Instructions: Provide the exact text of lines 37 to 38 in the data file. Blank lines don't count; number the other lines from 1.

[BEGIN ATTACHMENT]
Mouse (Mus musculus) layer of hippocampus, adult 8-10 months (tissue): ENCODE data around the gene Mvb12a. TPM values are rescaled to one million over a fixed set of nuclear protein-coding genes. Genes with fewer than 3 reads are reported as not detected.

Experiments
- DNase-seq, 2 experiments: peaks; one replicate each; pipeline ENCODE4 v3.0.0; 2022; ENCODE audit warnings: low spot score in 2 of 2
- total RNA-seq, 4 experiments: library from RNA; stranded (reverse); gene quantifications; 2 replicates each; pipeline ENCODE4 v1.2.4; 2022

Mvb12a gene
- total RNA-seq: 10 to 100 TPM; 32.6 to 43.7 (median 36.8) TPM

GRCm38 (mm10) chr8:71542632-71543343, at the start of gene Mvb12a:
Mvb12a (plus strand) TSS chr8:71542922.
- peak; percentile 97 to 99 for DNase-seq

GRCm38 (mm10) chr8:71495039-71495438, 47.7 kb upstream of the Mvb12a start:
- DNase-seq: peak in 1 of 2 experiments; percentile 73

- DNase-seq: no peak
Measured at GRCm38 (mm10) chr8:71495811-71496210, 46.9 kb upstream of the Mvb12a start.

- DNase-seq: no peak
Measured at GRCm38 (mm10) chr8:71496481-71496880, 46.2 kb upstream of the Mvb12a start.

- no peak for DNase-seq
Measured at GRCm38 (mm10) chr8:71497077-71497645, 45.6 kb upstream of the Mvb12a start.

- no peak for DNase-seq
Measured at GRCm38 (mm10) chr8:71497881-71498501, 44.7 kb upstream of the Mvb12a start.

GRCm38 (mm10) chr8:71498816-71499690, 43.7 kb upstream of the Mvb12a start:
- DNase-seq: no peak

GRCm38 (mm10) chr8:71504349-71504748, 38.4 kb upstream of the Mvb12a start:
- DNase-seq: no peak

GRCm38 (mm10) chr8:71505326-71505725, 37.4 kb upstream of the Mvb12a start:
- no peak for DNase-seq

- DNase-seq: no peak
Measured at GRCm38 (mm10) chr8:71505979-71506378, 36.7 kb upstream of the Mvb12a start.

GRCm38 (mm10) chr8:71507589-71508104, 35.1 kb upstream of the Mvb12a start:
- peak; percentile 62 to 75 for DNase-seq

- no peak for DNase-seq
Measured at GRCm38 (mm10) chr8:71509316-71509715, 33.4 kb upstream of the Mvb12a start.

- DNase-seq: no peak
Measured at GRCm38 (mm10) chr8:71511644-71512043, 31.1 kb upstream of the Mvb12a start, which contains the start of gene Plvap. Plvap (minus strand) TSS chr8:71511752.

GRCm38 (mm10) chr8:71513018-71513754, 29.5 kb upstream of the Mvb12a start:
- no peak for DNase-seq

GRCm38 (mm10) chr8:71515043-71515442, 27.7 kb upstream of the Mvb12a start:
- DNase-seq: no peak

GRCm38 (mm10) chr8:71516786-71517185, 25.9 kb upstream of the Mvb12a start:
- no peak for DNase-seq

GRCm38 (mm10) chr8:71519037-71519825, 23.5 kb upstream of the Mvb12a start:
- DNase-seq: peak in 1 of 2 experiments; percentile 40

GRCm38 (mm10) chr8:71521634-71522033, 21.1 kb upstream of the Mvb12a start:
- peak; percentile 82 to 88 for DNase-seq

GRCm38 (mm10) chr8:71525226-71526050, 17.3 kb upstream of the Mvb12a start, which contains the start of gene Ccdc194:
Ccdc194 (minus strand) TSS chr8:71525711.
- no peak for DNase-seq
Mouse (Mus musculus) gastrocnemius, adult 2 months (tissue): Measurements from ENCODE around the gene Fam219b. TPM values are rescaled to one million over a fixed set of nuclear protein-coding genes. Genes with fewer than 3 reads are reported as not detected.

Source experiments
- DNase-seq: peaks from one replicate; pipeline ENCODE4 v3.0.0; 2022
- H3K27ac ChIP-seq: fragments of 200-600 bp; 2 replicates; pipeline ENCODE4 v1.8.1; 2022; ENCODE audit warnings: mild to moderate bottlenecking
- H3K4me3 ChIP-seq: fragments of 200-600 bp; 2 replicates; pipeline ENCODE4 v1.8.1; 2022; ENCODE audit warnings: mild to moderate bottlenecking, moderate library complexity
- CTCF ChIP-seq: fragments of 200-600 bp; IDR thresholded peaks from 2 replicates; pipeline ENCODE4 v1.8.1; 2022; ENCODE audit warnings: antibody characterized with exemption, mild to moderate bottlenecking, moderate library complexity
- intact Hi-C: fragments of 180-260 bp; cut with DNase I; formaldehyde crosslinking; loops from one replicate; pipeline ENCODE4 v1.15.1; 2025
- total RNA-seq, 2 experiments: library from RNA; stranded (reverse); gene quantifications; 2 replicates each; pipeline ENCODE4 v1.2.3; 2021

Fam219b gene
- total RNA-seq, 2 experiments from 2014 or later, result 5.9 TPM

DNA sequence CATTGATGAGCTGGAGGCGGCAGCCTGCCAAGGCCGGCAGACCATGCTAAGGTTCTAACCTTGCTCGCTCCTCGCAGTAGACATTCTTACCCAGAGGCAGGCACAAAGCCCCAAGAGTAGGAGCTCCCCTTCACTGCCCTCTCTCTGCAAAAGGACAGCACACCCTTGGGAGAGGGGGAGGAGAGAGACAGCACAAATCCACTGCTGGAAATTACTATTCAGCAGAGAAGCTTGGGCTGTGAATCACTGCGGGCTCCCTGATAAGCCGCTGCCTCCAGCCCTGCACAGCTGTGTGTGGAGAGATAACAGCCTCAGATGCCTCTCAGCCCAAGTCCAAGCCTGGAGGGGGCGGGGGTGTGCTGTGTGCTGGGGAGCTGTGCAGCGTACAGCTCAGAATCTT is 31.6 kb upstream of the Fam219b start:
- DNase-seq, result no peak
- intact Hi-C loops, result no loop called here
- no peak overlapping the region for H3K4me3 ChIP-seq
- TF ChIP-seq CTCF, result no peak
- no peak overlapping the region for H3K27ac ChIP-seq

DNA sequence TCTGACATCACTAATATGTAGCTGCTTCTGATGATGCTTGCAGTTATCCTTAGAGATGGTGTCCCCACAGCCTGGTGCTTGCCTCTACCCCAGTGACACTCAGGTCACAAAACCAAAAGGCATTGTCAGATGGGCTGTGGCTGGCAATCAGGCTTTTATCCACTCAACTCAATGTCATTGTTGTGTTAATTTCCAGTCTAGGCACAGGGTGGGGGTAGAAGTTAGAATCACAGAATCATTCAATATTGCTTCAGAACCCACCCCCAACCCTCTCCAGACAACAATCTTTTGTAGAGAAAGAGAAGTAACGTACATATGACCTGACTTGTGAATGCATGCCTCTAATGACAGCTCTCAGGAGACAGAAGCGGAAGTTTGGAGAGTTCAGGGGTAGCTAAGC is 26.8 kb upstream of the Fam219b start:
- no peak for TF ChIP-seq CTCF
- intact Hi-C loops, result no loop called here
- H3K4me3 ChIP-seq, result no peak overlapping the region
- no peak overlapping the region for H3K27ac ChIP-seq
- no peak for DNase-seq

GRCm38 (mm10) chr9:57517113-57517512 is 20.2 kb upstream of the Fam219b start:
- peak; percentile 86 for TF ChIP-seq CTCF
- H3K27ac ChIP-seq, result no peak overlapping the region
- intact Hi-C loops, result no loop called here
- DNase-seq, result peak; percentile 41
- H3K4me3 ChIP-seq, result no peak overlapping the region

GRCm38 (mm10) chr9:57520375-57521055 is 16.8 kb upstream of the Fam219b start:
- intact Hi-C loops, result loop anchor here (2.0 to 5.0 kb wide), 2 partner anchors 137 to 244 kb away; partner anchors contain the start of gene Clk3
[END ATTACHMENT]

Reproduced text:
- DNase-seq: no peak

GRCm38 (mm10) chr8:71516786-71517185, 25.9 kb upstream of the Mvb12a start: